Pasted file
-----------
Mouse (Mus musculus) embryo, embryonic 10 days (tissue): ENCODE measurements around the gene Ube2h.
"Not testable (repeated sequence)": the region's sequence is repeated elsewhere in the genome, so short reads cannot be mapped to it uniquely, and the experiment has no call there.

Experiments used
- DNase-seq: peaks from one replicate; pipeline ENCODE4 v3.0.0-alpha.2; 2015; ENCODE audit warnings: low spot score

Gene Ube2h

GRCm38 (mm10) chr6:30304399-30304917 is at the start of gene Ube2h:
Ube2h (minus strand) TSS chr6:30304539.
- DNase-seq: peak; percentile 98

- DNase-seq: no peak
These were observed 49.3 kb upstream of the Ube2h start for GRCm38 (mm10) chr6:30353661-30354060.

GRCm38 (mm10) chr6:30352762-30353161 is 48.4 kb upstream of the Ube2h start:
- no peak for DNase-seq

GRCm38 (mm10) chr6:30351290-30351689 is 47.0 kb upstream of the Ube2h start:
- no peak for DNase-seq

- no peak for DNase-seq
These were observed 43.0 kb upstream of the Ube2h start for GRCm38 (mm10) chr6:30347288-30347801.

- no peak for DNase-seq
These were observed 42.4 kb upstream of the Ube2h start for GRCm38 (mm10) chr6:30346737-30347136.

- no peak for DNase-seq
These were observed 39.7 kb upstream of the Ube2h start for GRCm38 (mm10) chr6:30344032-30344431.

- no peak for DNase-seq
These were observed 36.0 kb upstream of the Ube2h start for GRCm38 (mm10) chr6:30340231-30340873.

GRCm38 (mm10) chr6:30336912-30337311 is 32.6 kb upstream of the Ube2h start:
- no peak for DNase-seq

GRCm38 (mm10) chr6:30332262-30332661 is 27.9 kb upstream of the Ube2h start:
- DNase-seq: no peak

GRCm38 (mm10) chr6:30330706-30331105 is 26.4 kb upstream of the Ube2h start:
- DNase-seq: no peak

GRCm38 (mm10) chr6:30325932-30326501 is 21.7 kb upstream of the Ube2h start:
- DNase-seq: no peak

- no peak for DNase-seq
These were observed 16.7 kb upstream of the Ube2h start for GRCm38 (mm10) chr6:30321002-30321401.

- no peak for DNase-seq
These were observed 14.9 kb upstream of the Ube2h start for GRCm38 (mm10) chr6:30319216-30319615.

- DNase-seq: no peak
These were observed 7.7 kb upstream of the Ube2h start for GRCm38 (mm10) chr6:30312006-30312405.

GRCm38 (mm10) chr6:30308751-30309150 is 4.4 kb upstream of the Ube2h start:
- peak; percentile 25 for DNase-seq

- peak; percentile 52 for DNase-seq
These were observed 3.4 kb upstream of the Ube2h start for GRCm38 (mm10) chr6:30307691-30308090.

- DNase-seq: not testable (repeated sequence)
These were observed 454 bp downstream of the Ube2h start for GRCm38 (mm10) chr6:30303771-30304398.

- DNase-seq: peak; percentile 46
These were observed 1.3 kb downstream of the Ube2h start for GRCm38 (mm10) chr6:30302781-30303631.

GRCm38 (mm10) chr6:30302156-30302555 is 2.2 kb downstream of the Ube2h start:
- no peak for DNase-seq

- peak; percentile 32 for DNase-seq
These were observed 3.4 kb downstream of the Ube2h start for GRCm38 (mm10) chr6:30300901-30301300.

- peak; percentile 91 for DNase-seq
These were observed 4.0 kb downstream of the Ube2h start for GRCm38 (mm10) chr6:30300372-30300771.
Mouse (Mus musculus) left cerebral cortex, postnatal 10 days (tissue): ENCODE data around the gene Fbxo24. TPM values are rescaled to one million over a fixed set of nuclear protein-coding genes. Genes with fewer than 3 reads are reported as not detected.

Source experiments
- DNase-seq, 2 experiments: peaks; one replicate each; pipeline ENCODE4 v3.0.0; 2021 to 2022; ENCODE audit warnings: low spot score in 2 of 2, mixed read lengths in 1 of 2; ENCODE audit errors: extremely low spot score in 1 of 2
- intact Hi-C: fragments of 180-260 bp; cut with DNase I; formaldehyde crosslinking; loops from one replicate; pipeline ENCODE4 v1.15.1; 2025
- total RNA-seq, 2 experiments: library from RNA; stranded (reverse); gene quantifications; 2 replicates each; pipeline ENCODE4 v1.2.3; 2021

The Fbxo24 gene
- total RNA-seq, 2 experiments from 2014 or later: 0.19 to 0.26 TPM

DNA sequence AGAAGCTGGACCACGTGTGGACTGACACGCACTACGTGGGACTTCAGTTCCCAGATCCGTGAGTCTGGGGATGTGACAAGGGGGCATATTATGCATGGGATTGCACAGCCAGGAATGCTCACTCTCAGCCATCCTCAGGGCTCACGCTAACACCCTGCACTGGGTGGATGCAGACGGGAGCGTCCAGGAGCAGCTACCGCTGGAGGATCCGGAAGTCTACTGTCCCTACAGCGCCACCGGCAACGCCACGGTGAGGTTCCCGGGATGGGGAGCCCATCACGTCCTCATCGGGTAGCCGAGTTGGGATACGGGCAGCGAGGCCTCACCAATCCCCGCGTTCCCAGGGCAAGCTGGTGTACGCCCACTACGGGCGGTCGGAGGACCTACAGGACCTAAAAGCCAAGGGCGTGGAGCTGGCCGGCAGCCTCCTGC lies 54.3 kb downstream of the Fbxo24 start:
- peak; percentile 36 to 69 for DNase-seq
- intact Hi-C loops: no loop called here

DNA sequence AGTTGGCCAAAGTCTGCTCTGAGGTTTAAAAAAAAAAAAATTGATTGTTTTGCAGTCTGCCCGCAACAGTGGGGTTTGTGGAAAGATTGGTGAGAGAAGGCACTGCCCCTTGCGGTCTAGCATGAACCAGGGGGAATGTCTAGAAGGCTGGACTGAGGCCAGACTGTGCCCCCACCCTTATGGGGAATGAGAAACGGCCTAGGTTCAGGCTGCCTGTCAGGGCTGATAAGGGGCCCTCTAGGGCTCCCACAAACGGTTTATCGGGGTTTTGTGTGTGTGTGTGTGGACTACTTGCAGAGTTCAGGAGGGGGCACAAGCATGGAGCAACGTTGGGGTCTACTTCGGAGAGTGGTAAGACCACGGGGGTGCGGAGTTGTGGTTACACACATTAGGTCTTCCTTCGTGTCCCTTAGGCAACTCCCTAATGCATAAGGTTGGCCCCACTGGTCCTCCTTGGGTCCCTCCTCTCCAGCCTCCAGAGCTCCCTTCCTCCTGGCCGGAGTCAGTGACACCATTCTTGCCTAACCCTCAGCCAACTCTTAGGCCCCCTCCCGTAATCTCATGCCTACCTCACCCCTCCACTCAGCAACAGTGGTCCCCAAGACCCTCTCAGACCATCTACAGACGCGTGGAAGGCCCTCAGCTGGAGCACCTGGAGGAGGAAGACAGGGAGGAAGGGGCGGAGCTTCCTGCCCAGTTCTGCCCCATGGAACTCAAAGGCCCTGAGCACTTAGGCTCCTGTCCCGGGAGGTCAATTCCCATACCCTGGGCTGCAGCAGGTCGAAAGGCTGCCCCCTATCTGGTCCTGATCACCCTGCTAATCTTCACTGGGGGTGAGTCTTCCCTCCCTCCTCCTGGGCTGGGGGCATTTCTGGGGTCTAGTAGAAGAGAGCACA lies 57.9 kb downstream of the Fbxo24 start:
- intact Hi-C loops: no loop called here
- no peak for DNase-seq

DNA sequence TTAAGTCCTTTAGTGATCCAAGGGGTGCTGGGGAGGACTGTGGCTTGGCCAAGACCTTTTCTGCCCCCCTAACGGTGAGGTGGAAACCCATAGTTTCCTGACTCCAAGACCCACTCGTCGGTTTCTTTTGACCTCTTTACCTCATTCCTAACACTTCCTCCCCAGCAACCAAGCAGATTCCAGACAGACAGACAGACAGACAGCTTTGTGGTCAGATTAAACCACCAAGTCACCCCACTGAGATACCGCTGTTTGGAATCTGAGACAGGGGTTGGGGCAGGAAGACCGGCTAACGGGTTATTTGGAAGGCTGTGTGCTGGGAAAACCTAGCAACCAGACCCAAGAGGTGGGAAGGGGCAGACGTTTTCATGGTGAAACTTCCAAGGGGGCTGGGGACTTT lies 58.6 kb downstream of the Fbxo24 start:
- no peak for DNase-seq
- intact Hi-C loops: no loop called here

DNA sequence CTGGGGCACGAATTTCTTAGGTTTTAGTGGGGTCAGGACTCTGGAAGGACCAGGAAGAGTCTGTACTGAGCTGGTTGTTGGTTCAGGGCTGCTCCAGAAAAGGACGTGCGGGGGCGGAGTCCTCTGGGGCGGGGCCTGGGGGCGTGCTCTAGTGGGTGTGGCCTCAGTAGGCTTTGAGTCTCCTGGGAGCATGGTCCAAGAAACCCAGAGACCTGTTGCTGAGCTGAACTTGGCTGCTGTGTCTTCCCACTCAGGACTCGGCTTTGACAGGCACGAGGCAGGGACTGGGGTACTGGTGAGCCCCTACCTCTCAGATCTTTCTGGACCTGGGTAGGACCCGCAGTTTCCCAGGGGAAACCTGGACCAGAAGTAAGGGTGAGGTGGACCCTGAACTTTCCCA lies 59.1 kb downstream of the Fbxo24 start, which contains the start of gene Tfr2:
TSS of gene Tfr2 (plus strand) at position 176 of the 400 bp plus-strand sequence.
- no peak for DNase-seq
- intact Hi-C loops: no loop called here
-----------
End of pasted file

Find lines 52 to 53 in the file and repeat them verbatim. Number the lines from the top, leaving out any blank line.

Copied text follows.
Source experiments
- DNase-seq, 2 experiments: peaks; one replicate each; pipeline ENCODE4 v3.0.0; 2021 to 2022; ENCODE audit warnings: low spot score in 2 of 2, mixed read lengths in 1 of 2; ENCODE audit errors: extremely low spot score in 1 of 2